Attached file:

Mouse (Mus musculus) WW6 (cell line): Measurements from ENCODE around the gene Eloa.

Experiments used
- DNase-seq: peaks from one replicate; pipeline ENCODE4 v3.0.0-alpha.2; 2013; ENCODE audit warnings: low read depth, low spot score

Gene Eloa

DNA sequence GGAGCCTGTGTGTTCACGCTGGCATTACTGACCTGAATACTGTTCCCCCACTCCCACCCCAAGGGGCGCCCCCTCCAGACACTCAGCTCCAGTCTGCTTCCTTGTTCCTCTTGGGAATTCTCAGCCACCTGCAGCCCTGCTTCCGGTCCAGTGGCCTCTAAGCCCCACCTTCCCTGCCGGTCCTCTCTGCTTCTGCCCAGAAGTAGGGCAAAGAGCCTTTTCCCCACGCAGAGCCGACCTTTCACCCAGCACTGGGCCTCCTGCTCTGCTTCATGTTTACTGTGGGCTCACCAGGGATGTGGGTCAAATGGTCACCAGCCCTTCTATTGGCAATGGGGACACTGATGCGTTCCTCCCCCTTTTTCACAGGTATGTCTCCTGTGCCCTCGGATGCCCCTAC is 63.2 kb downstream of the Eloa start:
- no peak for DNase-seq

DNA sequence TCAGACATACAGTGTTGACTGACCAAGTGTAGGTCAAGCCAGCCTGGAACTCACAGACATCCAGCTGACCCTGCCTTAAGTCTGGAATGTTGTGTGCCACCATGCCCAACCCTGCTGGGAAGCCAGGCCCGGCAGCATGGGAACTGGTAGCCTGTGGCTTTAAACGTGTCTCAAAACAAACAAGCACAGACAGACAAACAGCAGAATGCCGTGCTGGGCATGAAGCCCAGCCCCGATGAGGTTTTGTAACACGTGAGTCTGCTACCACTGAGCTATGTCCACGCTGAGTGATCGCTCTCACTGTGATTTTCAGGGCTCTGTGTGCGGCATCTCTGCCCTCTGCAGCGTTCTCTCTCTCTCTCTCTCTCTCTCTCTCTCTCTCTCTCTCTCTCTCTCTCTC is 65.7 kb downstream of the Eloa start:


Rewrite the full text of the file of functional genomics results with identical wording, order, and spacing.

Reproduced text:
Mouse (Mus musculus) WW6 (cell line): Measurements from ENCODE around the gene Eloa.

Experiments used
- DNase-seq: peaks from one replicate; pipeline ENCODE4 v3.0.0-alpha.2; 2013; ENCODE audit warnings: low read depth, low spot score

Gene Eloa

DNA sequence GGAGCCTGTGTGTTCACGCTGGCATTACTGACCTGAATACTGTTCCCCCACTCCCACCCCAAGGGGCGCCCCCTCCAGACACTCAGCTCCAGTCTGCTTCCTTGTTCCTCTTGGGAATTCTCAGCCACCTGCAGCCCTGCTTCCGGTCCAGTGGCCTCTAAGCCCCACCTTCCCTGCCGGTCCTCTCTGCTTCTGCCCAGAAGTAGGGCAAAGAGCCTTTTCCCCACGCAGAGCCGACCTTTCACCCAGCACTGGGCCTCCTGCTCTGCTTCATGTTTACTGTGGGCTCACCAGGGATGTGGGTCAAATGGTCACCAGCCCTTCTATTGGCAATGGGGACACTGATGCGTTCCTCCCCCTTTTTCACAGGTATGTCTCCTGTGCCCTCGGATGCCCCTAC is 63.2 kb downstream of the Eloa start:
- no peak for DNase-seq

DNA sequence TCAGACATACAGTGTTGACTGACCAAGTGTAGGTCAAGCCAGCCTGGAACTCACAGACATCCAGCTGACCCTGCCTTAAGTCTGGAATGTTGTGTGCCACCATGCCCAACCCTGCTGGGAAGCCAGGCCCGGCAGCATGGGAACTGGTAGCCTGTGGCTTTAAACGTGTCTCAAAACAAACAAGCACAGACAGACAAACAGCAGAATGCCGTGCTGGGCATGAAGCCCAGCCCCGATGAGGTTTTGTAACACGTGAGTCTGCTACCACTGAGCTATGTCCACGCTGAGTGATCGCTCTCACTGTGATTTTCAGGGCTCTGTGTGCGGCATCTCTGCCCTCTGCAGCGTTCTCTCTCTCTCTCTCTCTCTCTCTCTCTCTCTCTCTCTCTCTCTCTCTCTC is 65.7 kb downstream of the Eloa start: